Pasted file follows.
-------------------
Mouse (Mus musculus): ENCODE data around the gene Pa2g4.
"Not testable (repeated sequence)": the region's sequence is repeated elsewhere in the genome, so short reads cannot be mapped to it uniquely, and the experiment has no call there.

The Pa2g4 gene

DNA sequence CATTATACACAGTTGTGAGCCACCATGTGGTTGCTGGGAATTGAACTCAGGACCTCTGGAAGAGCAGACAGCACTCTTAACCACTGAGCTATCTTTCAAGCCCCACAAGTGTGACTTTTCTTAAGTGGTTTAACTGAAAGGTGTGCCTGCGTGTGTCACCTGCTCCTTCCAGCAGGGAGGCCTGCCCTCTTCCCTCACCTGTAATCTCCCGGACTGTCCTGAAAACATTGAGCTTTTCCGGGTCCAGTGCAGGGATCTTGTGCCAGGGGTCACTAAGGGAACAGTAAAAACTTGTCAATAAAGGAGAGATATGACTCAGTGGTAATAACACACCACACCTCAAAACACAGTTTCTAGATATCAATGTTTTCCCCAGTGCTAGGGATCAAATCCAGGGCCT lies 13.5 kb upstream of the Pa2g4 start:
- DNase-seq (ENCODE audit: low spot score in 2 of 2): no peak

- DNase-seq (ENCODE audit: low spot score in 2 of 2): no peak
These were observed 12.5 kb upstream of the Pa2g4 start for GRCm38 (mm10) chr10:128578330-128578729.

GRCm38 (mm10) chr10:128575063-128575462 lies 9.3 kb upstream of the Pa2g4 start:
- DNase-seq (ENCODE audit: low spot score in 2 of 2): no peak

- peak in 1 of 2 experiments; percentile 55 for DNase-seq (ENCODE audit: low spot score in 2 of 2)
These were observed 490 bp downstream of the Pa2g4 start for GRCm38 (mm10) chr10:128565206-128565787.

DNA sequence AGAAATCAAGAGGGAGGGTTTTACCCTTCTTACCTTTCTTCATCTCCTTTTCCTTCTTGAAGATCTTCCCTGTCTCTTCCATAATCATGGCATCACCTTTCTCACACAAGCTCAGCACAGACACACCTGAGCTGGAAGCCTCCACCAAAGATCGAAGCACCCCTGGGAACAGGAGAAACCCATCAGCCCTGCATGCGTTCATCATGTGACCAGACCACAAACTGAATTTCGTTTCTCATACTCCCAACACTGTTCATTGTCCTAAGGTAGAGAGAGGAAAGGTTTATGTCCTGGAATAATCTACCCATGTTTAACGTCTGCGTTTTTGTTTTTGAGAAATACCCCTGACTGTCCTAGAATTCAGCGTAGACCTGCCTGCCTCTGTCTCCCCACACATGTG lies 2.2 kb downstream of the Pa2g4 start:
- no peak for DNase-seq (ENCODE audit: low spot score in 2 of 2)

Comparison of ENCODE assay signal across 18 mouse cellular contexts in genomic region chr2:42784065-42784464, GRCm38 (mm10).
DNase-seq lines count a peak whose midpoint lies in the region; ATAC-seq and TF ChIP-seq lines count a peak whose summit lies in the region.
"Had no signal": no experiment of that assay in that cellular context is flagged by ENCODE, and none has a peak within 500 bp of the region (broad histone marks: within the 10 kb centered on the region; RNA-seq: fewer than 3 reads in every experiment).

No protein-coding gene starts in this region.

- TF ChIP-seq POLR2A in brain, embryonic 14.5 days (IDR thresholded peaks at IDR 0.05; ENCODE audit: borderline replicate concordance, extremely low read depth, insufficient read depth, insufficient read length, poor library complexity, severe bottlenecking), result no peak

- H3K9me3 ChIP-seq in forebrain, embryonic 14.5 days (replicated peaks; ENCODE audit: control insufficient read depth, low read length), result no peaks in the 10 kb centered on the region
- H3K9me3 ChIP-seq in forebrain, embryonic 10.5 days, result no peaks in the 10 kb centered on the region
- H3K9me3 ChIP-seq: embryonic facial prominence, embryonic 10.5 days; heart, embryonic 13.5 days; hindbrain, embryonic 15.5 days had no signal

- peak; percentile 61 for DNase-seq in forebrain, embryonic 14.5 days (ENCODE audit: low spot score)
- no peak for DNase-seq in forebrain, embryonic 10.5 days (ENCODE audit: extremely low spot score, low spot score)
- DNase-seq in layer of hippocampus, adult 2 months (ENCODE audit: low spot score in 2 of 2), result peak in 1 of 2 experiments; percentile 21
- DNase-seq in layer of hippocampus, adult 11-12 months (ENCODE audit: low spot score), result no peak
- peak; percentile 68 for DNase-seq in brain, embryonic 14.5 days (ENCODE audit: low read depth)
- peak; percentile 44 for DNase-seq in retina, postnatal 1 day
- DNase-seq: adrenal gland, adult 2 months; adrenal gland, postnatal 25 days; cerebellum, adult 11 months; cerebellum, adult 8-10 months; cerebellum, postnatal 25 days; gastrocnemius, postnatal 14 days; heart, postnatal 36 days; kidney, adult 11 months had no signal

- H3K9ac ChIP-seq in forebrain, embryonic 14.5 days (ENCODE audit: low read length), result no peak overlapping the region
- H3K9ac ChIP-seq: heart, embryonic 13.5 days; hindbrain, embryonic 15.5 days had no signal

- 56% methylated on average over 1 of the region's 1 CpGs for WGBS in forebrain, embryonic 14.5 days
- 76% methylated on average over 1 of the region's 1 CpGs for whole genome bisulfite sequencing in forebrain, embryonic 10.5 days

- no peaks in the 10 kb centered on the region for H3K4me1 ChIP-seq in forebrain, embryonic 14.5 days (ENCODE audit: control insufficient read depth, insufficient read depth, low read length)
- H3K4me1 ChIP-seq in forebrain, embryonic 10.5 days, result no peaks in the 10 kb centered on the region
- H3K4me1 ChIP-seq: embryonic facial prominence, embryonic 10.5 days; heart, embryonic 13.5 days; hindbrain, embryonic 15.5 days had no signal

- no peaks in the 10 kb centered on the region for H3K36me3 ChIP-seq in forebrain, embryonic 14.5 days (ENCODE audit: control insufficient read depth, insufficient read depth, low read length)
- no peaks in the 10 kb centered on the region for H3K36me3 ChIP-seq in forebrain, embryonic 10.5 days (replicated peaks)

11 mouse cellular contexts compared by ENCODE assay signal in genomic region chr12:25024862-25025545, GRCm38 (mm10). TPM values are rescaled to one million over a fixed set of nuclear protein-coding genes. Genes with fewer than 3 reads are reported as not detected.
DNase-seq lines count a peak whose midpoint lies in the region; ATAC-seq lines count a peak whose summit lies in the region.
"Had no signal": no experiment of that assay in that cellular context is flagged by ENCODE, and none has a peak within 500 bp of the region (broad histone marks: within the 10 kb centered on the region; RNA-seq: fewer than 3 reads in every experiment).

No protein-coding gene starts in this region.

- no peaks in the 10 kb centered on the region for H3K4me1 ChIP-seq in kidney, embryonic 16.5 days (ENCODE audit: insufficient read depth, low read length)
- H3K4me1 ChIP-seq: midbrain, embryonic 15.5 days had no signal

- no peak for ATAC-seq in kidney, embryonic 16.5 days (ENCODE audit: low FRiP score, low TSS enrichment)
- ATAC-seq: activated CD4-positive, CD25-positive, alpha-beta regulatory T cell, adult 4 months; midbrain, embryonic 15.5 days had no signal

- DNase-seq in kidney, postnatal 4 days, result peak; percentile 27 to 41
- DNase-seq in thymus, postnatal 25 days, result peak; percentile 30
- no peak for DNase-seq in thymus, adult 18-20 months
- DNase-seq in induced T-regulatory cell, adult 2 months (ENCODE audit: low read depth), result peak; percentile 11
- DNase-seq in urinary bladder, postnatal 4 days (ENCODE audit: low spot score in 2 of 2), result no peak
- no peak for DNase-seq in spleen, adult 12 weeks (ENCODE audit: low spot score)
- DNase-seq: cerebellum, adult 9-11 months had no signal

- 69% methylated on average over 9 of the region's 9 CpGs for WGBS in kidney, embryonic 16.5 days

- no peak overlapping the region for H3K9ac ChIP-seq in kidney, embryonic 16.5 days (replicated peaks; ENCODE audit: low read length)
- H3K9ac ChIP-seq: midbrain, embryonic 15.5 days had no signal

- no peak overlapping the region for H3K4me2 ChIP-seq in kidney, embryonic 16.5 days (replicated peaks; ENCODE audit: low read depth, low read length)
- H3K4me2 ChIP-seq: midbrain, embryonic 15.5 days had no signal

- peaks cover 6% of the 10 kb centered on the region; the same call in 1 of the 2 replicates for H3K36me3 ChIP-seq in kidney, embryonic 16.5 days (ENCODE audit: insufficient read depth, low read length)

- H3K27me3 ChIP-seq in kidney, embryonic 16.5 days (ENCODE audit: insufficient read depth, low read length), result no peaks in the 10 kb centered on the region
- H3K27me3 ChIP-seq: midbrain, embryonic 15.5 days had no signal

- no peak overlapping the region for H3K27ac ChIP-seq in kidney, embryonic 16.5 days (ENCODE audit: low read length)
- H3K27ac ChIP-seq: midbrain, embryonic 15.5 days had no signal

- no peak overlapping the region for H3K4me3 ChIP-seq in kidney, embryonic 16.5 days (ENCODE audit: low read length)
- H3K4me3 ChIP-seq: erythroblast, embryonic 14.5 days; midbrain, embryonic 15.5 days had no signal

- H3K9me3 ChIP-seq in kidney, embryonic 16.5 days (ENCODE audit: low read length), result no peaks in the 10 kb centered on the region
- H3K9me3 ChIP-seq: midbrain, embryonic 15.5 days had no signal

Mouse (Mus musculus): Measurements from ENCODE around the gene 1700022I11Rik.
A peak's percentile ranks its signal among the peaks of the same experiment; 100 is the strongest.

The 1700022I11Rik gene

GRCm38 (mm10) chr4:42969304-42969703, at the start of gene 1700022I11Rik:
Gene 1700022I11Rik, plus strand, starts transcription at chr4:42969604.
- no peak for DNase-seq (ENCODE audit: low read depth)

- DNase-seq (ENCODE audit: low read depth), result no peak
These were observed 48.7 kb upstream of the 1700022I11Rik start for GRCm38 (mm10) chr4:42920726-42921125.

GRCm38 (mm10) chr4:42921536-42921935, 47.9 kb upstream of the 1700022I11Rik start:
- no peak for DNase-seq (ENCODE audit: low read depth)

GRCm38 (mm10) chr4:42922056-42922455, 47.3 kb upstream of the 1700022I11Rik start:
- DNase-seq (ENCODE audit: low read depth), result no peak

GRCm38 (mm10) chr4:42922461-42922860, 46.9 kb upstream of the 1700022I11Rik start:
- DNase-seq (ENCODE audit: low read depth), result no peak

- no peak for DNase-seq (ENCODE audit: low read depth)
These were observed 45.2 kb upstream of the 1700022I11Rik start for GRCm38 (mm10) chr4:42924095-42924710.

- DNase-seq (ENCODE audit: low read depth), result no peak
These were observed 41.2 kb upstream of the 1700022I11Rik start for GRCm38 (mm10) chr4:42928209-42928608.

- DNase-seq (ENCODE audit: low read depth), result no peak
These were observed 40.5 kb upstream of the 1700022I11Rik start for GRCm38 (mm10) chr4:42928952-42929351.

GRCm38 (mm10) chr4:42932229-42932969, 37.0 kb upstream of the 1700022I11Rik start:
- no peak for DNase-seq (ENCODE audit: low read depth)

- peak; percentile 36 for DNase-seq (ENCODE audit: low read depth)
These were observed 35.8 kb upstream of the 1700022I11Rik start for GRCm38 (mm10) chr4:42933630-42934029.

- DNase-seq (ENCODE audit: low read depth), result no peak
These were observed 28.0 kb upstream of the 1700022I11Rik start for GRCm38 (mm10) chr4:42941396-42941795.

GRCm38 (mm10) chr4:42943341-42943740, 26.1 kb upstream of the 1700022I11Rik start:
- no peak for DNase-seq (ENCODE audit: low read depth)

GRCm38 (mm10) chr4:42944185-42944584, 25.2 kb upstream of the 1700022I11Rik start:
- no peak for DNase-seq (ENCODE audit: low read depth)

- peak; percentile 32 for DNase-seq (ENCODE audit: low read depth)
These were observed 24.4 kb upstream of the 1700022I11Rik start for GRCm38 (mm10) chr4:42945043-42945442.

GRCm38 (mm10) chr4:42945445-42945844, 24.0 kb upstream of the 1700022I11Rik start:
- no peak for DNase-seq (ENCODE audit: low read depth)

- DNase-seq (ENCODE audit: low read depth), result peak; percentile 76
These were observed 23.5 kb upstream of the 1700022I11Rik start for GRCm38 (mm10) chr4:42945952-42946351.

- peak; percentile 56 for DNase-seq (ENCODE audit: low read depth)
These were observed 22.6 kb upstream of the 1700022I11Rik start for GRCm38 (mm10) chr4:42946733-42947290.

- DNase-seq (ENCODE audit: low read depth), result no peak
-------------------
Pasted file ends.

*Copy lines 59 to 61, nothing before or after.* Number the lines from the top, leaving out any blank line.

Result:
- H3K27me3 ChIP-seq in kidney, embryonic 16.5 days (ENCODE audit: insufficient read depth, low read length), result no peaks in the 10 kb centered on the region
- H3K27me3 ChIP-seq: midbrain, embryonic 15.5 days had no signal

- no peak overlapping the region for H3K27ac ChIP-seq in kidney, embryonic 16.5 days (ENCODE audit: low read length)